By Molly Kathleen McCarthy, Office of Communications, Le Moyne College
Good writers are voracious readers. They tell compelling stories, develop distinct voices, and anticipate their audience members’ questions. Ultimately, good writers see writing as a process of sifting through and even wrestling with competing ideas, formulating and organizing their own thoughts, and sharing them with others in a way that is clear, persuasive and respectful. They leave a lasting impression.
At Le Moyne College, our goal is to nurture writers who can do just that. Throughout the College’s First Year Writing Program, we prepare our students to read, think and write critically, skills that will serve as the foundation for the rest of their education – and their lives. Students learn in small classes that in effect become mini-writing communities, working under the guidance of faculty members who provide them with personal attention and individual feedback.
“We teach our students that writing is a process and a lens through which thinking happens,” says Miles Taylor, Ph.D., director of writing and associate professor of English.
Writing has been a central component of Jesuit education for more than 450 years. It’s not surprising then that the craft is a key component of Le Moyne’s strategic plan, Sempre Avanti (Always Forward). The plan upholds the depth and permanence of the College’s Ignatian roots while also recognizing the forward momentum of change and the invigorating call of, and response to, history and innovation. It acknowledges that tomorrow’s leaders will face challenges, including an explosion of data, the rise of mobility, and the emergence of multiple new platforms to communicate and share information. In order to navigate this complicated landscape, they will need a solid academic foundation that prepares them for a lifetime of learning.
To that end, last year, the College publicly embarked upon a $100 million comprehensive campaign that will enable Le Moyne to make strategic investments in programming and opportunities that will strengthen students’ learning outcomes, enable faculty to be both scholars and mentors, and prepare students for careers that will bring them meaning and success. Investing in writing instruction is a key component of the campaign. College leaders plan to launch a writing center that will host visiting experts in instructional design, pedagogy and creative writing along with workshops for faculty members in all disciplines to advance writing across campus.
“Ideally, Le Moyne students and graduates will be writers who follow the rules and conventions of standard written English, have a sense of their audience (and how they should adapt their writing to address that audience), and use writing to develop their thoughts, ideas and conclusions,” says Jim Hannan, Ph.D., dean of assessment and associate professor of English. “We are educating students to entertain ambiguity in their writing as a way to pose and resolve problems ranging from the minor to the complex, and to use writing as part of their creative and critical thinking.”
Hannan notes that reading, thinking and writing are foundational to successful engagement with “social, political, cultural and professional life,” as well as “personal fulfillment.” But it goes beyond that. Writing persuasively requires individuals to engage with others in a manner that is respectful and constructive: this aligns perfectly with the College’s mission to prepare its members for leadership and service to promote a more just society in their personal and professional lives.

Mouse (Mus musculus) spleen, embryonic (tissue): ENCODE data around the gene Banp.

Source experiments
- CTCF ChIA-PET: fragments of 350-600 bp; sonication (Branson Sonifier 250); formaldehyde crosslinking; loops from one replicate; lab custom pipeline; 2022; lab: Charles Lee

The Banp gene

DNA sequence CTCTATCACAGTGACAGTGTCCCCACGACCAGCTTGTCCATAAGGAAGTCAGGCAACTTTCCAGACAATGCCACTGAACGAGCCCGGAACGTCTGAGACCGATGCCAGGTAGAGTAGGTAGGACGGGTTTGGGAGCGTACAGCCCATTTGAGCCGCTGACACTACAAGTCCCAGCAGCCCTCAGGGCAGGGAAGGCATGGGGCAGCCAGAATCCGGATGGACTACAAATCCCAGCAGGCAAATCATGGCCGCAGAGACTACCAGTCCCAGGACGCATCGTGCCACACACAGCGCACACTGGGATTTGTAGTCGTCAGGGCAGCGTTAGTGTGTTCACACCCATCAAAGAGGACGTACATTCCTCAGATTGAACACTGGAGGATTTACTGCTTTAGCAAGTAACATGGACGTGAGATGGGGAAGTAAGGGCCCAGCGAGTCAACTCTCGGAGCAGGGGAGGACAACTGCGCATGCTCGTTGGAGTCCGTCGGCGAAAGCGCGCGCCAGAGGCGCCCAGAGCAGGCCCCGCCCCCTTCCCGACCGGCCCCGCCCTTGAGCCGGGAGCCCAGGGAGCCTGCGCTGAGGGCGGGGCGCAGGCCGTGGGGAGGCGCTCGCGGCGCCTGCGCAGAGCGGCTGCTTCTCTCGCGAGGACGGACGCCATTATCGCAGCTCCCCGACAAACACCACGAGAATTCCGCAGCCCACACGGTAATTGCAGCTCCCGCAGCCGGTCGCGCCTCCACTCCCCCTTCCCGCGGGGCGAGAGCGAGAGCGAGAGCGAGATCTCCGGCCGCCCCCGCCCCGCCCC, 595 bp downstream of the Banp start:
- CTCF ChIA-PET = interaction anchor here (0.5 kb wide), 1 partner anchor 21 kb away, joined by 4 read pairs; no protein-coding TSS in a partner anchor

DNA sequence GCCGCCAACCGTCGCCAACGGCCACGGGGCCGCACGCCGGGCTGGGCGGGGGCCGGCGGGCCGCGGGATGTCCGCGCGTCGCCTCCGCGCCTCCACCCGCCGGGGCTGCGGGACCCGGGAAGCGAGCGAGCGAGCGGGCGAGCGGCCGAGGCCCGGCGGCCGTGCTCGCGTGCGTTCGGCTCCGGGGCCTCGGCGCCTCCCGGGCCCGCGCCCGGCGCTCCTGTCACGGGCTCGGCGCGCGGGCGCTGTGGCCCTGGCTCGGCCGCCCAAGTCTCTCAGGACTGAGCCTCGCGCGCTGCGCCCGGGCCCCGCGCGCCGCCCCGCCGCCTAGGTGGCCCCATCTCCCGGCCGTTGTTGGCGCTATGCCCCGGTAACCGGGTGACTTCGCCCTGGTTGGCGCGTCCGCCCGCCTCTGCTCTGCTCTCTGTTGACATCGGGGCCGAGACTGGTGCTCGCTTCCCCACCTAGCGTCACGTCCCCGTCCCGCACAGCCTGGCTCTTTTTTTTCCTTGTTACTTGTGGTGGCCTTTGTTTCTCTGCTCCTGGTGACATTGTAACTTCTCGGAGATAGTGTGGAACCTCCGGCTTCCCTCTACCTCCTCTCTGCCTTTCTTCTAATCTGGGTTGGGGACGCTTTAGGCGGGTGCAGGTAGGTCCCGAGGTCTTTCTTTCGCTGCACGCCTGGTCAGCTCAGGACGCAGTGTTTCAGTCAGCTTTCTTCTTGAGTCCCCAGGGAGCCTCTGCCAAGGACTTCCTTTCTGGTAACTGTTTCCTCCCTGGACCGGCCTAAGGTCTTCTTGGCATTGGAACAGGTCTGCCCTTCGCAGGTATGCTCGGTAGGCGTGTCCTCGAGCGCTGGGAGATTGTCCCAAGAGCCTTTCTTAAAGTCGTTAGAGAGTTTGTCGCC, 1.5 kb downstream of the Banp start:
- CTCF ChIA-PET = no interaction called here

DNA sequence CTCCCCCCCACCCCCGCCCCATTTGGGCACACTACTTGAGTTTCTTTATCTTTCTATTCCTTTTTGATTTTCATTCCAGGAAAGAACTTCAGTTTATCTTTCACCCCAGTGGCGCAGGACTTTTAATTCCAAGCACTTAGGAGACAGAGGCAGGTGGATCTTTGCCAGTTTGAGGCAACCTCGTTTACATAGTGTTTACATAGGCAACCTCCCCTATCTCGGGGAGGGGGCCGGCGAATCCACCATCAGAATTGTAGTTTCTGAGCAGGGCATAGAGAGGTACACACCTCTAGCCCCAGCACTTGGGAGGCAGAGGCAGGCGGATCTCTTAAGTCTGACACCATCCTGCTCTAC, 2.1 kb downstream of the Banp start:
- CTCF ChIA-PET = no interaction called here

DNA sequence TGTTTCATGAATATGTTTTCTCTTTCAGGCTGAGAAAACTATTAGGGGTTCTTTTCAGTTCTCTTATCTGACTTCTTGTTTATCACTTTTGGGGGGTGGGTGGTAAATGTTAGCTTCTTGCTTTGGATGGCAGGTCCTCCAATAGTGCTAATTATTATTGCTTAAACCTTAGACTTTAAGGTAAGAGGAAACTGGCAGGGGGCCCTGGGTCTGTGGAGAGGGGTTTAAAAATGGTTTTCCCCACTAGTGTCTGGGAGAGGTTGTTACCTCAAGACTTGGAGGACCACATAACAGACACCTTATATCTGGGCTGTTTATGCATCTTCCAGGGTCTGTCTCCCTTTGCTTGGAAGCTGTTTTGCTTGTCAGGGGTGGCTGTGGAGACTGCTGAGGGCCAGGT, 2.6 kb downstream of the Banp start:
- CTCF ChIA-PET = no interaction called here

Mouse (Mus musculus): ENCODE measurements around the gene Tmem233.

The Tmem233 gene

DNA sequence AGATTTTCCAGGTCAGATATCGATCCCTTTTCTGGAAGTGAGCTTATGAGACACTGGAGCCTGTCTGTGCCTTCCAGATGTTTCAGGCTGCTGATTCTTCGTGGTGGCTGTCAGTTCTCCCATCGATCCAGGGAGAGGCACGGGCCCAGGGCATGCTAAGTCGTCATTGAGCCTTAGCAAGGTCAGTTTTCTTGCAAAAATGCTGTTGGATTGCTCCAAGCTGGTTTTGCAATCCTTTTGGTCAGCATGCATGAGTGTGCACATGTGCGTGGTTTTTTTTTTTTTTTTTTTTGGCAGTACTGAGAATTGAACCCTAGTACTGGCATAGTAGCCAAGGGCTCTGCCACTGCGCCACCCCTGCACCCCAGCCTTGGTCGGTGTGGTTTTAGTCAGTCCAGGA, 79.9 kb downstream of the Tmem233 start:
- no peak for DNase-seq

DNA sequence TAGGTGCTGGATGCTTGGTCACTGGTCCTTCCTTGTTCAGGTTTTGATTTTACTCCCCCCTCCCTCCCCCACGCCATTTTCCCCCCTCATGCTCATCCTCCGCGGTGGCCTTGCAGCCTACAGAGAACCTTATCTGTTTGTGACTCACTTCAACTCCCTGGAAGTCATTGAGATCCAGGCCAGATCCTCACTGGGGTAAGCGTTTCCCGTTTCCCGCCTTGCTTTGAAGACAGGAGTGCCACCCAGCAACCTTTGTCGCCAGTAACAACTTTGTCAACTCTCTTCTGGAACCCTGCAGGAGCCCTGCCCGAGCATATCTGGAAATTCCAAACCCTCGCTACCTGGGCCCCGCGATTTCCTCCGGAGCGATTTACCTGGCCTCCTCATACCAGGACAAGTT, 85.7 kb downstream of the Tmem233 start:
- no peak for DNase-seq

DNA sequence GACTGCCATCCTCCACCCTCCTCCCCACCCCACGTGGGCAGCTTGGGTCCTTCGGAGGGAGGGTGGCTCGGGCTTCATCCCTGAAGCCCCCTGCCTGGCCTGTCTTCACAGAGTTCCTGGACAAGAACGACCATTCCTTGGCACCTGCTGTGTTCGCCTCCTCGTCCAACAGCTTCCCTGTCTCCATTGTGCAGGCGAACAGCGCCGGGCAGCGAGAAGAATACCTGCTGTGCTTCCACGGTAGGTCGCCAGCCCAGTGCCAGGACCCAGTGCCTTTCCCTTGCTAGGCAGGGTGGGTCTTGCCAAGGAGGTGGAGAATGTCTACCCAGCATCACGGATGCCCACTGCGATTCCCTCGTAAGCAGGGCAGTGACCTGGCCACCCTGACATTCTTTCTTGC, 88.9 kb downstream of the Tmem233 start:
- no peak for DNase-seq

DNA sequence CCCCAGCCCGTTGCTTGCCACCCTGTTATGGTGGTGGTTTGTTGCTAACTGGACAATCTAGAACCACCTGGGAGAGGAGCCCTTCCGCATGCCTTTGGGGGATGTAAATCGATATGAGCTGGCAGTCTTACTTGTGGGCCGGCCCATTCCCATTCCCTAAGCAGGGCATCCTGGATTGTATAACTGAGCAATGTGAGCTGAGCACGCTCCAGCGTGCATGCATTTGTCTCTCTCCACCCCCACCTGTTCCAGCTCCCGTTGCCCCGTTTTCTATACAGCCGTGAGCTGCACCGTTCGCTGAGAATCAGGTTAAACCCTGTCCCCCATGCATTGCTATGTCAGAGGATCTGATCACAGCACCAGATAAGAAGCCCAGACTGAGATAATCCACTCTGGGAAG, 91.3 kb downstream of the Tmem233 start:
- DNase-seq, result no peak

Ultimately, faculty members want students to discover that writing is one of the best ways to sort through any number of challenges.
“We’re looking to develop writers who are really thoughtful and who see writing as a tool for developing, analyzing, synthesizing and working out problems,” says Maura Brady, Ph.D., department chair and associate professor of English. “Their writing is better when they realize it’s part of a process that is deeply engaged in thinking. It doesn’t always come easily, but once they have mastered it, writing is a skill that will serve them well for the rest of their lives. It’s also often how we initially represent ourselves to others.”
That is something that Nicole Weaver, Ph.D., assistant director of writing, reminds her students of daily. Whether in the form of résumés and cover letters or, in the digital age, emails, LinkedIn profiles and text messages, she stresses to her students that the first impression we make on others is often through our writing. Weaver sometimes asks her students what they might be in the future. A nurse? An accountant? A police officer? She then encourages them to consider the writing that those jobs require, including patient reports, client recommendations, and requests for search warrants. The more examples they find, the clearer it becomes that writing is crucial to success.
Ultimately Weaver’s goal is for her students to become writers who are “confidently aware of the many possible rhetorical situations they’ll face – both inside and outside of the classroom setting” and to give them the tools they’ll need to navigate those situations effectively. She acknowledges that while that can be uncomfortable, it is by “pushing through that discomfort that students (and all of us) become better writers.”
“Sound, solid writing skills are not particular to one career path,” Weaver says. “They are particular to every career path. And, above and beyond that, writing skills are not just job skills; they are life skills.”